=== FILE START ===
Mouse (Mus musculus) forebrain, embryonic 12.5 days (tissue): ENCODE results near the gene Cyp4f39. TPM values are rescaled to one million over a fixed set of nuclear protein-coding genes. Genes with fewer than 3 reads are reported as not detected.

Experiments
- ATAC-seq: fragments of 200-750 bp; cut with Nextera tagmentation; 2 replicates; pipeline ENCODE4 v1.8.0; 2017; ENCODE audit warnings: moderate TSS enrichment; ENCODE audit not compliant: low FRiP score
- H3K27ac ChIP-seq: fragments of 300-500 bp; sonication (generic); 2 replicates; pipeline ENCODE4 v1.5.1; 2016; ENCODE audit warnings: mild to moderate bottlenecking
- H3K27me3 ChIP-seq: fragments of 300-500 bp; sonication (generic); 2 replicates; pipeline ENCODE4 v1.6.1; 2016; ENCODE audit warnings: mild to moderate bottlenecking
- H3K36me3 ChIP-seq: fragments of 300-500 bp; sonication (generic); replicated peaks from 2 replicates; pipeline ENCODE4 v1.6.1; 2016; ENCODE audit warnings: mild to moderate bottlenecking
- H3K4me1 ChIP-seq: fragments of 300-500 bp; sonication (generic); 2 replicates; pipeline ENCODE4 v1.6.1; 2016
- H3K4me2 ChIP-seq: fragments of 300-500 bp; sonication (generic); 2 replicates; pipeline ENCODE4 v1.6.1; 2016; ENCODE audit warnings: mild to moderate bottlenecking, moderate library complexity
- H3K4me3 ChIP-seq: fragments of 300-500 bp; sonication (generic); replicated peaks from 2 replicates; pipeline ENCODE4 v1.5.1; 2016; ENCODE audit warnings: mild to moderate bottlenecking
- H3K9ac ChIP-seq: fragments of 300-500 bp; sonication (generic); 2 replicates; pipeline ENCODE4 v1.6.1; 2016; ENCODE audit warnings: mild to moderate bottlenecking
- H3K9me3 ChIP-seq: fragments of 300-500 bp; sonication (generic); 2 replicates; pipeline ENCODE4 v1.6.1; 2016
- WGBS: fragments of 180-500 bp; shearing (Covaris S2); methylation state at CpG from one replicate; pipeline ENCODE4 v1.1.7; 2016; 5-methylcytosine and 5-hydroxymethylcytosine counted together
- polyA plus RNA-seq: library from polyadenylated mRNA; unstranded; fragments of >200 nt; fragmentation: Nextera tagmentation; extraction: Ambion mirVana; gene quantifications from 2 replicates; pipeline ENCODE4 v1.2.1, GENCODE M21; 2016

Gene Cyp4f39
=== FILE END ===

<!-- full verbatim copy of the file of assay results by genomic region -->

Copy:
Mouse (Mus musculus) forebrain, embryonic 12.5 days (tissue): ENCODE results near the gene Cyp4f39. TPM values are rescaled to one million over a fixed set of nuclear protein-coding genes. Genes with fewer than 3 reads are reported as not detected.

Experiments
- ATAC-seq: fragments of 200-750 bp; cut with Nextera tagmentation; 2 replicates; pipeline ENCODE4 v1.8.0; 2017; ENCODE audit warnings: moderate TSS enrichment; ENCODE audit not compliant: low FRiP score
- H3K27ac ChIP-seq: fragments of 300-500 bp; sonication (generic); 2 replicates; pipeline ENCODE4 v1.5.1; 2016; ENCODE audit warnings: mild to moderate bottlenecking
- H3K27me3 ChIP-seq: fragments of 300-500 bp; sonication (generic); 2 replicates; pipeline ENCODE4 v1.6.1; 2016; ENCODE audit warnings: mild to moderate bottlenecking
- H3K36me3 ChIP-seq: fragments of 300-500 bp; sonication (generic); replicated peaks from 2 replicates; pipeline ENCODE4 v1.6.1; 2016; ENCODE audit warnings: mild to moderate bottlenecking
- H3K4me1 ChIP-seq: fragments of 300-500 bp; sonication (generic); 2 replicates; pipeline ENCODE4 v1.6.1; 2016
- H3K4me2 ChIP-seq: fragments of 300-500 bp; sonication (generic); 2 replicates; pipeline ENCODE4 v1.6.1; 2016; ENCODE audit warnings: mild to moderate bottlenecking, moderate library complexity
- H3K4me3 ChIP-seq: fragments of 300-500 bp; sonication (generic); replicated peaks from 2 replicates; pipeline ENCODE4 v1.5.1; 2016; ENCODE audit warnings: mild to moderate bottlenecking
- H3K9ac ChIP-seq: fragments of 300-500 bp; sonication (generic); 2 replicates; pipeline ENCODE4 v1.6.1; 2016; ENCODE audit warnings: mild to moderate bottlenecking
- H3K9me3 ChIP-seq: fragments of 300-500 bp; sonication (generic); 2 replicates; pipeline ENCODE4 v1.6.1; 2016
- WGBS: fragments of 180-500 bp; shearing (Covaris S2); methylation state at CpG from one replicate; pipeline ENCODE4 v1.1.7; 2016; 5-methylcytosine and 5-hydroxymethylcytosine counted together
- polyA plus RNA-seq: library from polyadenylated mRNA; unstranded; fragments of >200 nt; fragmentation: Nextera tagmentation; extraction: Ambion mirVana; gene quantifications from 2 replicates; pipeline ENCODE4 v1.2.1, GENCODE M21; 2016

Gene Cyp4f39